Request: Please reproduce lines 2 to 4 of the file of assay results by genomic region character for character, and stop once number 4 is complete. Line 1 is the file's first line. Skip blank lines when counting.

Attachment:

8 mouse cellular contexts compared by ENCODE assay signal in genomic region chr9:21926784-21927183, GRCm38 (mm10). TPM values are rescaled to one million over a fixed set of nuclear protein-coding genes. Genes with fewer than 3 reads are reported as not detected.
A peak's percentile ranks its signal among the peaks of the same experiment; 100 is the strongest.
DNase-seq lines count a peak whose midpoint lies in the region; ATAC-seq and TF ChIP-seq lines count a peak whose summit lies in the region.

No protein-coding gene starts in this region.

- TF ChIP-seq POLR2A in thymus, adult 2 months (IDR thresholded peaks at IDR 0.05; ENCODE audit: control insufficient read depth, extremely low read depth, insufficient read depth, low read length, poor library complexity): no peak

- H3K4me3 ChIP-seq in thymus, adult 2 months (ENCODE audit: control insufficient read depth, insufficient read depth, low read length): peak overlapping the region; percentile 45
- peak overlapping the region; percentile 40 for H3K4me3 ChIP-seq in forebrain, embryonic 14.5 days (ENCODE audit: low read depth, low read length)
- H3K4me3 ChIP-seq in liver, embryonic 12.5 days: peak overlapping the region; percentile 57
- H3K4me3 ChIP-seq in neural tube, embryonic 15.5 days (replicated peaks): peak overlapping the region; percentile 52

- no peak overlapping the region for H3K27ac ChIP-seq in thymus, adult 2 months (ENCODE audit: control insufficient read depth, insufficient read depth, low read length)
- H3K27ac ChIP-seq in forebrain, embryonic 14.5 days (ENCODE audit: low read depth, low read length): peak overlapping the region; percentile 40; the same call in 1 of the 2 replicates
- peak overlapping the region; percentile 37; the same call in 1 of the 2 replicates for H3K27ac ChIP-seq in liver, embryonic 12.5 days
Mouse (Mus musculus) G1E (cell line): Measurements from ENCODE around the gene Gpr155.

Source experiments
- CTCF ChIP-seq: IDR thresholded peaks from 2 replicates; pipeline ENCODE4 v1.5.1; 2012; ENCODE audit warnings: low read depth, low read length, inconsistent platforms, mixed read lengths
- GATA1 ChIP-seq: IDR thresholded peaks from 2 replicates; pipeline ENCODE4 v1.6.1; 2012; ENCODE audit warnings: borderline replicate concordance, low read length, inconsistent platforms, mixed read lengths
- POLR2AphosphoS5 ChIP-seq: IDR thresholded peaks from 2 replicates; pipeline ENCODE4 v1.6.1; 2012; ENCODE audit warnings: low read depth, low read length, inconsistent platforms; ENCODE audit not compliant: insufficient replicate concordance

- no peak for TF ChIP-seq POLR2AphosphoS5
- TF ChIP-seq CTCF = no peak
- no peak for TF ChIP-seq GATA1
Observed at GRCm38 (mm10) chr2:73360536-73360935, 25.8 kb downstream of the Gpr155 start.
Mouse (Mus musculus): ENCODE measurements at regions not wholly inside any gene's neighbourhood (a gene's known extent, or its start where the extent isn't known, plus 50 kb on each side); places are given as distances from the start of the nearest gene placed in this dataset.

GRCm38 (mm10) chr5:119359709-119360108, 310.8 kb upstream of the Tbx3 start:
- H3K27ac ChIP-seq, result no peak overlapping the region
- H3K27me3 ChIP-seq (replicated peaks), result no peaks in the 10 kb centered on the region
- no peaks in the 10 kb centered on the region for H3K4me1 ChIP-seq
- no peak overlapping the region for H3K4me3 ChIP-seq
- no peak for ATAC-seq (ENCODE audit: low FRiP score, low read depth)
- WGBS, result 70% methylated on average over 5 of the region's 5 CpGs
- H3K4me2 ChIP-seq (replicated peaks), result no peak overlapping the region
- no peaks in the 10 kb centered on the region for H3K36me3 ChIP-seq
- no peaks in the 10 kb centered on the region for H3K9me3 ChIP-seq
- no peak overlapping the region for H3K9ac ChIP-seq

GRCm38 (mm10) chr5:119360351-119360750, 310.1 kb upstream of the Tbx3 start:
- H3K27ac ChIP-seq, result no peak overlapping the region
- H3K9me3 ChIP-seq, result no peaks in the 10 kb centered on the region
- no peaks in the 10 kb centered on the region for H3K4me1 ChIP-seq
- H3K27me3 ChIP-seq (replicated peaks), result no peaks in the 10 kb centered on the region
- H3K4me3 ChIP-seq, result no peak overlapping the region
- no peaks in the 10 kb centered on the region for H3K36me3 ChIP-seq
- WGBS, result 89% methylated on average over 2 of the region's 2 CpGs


A peak's percentile ranks its signal among the peaks of the same experiment; 100 is the strongest.
DNase-seq lines count a peak whose midpoint lies in the region; ATAC-seq and TF ChIP-seq lines count a peak whose summit lies in the region.

No protein-coding gene starts in this region.